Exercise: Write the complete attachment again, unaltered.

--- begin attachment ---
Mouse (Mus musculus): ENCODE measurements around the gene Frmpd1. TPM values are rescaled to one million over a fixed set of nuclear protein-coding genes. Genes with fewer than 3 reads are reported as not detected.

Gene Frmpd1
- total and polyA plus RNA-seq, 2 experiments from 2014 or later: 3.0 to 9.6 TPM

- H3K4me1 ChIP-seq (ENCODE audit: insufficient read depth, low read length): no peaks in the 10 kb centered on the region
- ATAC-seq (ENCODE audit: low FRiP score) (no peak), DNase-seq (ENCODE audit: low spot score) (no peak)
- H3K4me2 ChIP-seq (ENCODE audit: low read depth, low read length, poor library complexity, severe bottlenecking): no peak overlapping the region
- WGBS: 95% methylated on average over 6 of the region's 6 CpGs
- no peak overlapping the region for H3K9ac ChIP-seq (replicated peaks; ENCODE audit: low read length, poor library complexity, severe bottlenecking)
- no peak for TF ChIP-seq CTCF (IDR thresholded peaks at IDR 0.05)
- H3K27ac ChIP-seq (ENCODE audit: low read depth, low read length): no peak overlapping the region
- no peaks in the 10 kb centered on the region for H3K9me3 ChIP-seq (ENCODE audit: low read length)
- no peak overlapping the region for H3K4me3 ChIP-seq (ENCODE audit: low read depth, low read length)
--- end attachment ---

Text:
Mouse (Mus musculus): ENCODE measurements around the gene Frmpd1. TPM values are rescaled to one million over a fixed set of nuclear protein-coding genes. Genes with fewer than 3 reads are reported as not detected.

Gene Frmpd1
- total and polyA plus RNA-seq, 2 experiments from 2014 or later: 3.0 to 9.6 TPM

- H3K4me1 ChIP-seq (ENCODE audit: insufficient read depth, low read length): no peaks in the 10 kb centered on the region
- ATAC-seq (ENCODE audit: low FRiP score) (no peak), DNase-seq (ENCODE audit: low spot score) (no peak)
- H3K4me2 ChIP-seq (ENCODE audit: low read depth, low read length, poor library complexity, severe bottlenecking): no peak overlapping the region
- WGBS: 95% methylated on average over 6 of the region's 6 CpGs
- no peak overlapping the region for H3K9ac ChIP-seq (replicated peaks; ENCODE audit: low read length, poor library complexity, severe bottlenecking)
- no peak for TF ChIP-seq CTCF (IDR thresholded peaks at IDR 0.05)
- H3K27ac ChIP-seq (ENCODE audit: low read depth, low read length): no peak overlapping the region
- no peaks in the 10 kb centered on the region for H3K9me3 ChIP-seq (ENCODE audit: low read length)
- no peak overlapping the region for H3K4me3 ChIP-seq (ENCODE audit: low read depth, low read length)